Climate Progress is not a fan of the safety valve. Turns out Sen. Barbara Boxer (D-CA) isn’t either. E&E News reports today:
A fundamental component of a new Senate global warming bill unveiled this week to much fanfare was dismissed outright today by the chairwoman of the Senate Environment and Public Works Committee.
Sen. Barbara Boxer told reporters today she disagreed with the “safety valve” provision that Sens. Jeff Bingaman (D-N.M.) and Arlen Specter (R-Pa.) inserted in their attempt to establish mandatory limits on heat-trapping pollution in the United States. Bingaman, the chairman of the Senate Energy and Natural Resources Committee, included the clause in his bill to help assure nervous lawmakers about the limited economic effects of a new mandatory U.S. climate policy.
But taking the side of many mainstream environmental groups, Boxer cautioned that the safety valve in Bingaman’s legislation would hamper growth in new energy technologies. “A safety presents problems because the business people tell us it will undermine the certainty of their investments,” Boxer said. “I think it’s a problem, and most business people don’t want it.”
The rest of the story is here:
Under the Bingaman-Specter legislation, industries participating in the cap-and-trade program would know in 2012 — the first year of the program — that they do not have to pay more than $12 for emitting one ton of carbon dioxide pollution. The safety valve rises 5 percent a year over inflation, and advocates of the plan think the price level is high enough that new energy technologies will develop in such a rapid fashion that the clause won’t get triggered.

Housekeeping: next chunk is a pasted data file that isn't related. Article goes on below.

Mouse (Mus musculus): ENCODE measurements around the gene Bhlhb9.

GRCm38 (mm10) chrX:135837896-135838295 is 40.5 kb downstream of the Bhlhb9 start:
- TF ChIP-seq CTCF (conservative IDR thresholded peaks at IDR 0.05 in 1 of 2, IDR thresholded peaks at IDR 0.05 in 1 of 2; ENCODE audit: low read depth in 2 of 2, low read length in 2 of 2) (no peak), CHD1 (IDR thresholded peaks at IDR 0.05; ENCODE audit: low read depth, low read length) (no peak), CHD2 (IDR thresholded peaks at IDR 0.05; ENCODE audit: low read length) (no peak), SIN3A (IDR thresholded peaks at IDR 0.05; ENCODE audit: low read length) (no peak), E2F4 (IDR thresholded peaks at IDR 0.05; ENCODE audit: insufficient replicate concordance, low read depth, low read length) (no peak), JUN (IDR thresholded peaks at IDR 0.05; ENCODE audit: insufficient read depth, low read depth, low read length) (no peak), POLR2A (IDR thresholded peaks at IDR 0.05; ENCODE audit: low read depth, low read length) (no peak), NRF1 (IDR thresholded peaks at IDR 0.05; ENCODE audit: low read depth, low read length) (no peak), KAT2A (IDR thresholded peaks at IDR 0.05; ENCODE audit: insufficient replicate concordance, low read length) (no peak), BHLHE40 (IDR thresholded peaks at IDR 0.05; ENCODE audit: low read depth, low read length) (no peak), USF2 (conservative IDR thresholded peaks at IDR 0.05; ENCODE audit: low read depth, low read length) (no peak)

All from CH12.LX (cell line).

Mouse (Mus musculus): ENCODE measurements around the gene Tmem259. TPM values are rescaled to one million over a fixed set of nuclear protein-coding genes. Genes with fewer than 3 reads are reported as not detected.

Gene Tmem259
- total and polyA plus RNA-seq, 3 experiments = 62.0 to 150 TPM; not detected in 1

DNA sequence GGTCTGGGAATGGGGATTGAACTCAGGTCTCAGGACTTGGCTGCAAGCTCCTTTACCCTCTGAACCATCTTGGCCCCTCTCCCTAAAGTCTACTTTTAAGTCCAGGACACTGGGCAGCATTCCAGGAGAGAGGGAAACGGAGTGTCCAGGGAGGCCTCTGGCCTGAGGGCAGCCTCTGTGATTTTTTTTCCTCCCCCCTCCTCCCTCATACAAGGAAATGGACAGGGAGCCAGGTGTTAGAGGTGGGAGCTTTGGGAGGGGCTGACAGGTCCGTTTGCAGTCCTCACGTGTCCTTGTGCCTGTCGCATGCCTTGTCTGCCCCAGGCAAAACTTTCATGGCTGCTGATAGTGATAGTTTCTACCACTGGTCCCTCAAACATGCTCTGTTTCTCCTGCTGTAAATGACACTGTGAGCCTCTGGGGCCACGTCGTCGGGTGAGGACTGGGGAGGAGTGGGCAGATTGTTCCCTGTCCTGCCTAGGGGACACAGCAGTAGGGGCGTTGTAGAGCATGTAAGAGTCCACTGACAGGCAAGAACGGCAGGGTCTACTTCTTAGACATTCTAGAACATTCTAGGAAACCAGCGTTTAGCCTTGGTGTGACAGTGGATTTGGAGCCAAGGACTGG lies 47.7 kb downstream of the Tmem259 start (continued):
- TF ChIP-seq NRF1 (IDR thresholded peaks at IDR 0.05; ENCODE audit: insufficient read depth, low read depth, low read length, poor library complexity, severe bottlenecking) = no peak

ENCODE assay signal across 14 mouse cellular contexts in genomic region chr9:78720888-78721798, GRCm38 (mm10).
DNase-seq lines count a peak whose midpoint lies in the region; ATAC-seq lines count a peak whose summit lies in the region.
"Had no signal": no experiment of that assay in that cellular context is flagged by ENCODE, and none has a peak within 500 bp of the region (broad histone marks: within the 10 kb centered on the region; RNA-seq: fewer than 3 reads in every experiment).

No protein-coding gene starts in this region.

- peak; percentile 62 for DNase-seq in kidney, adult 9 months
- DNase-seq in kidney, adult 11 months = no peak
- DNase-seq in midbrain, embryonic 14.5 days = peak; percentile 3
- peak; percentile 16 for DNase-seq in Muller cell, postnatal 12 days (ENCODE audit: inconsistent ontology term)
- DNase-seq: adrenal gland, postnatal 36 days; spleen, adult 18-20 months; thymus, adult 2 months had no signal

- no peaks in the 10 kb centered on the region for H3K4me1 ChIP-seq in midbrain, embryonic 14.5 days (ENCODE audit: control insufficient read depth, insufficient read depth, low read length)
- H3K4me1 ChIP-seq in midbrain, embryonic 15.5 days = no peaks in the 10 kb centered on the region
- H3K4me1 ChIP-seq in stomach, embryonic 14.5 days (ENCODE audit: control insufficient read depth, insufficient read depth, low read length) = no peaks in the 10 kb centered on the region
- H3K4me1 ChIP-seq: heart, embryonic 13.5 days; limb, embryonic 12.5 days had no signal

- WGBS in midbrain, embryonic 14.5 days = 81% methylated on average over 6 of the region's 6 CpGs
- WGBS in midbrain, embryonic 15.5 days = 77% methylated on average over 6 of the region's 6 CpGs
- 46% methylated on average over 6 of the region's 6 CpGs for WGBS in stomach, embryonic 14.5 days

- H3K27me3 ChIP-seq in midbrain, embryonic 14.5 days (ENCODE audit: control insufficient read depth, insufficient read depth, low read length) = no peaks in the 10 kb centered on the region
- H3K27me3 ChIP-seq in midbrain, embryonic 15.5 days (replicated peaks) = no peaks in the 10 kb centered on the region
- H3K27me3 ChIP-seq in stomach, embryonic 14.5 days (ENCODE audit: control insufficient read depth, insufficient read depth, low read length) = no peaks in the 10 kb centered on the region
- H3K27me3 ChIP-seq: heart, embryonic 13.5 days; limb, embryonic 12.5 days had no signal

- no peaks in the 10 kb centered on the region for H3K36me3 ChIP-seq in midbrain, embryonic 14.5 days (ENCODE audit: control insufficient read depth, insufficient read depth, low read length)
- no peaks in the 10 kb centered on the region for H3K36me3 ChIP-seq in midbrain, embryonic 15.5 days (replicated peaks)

For some senators, the safety valve is an important element necessary to win their support.
“That was a real criteria for me,” Sen. Lisa Murkowski (R-Alaska) said in an interview yesterday. “”I’m not a believer that we need to drive this thing off the edge before we do something responsible. I think the Bingaman-Specter approach is the most responsible approach that’s out there right now.”
Murkowski twice voted on the Senate floor against mandatory limits on greenhouse gas pollution. Her conversion, along with Specter and Sen. Ted Stevens (R-Alaska), raises the prospect that advocates of a cap-and-trade plan are within striking distance of the crucial 60-vote threshold necessary to overcome a filibuster.
The California Democrat also praised Bingaman for his contribution to the climate debate and promised to include some of its pieces in the bill she hopes will emerge from her committee this fall.
“Although there are certain things about it I don’t like, and there are things about my bill he doesn’t like, he has moved in certain ways that are very interesting and with some very interesting ideas that I think will wind up in the bill that I get through my committee,” Boxer said.
Asked to elaborate about the merits of the Bingaman bill, Boxer said she was interested in an idea backed by major labor groups that would require major U.S. trading partners such as China and India to purchase pollution credits if they do not have sufficient global warming policies in place.
Boxer also said she was not focused on the 60-vote threshold or winning President Bush’s signature.
“My goal is to get the best bill I can out of my committee,” she said. “From there, it has a lot of roads it has to travel. I can’t predict what the roads are. I can’t predict what the news will be between now and then. Maybe there’ll be some news that will turn some people around.”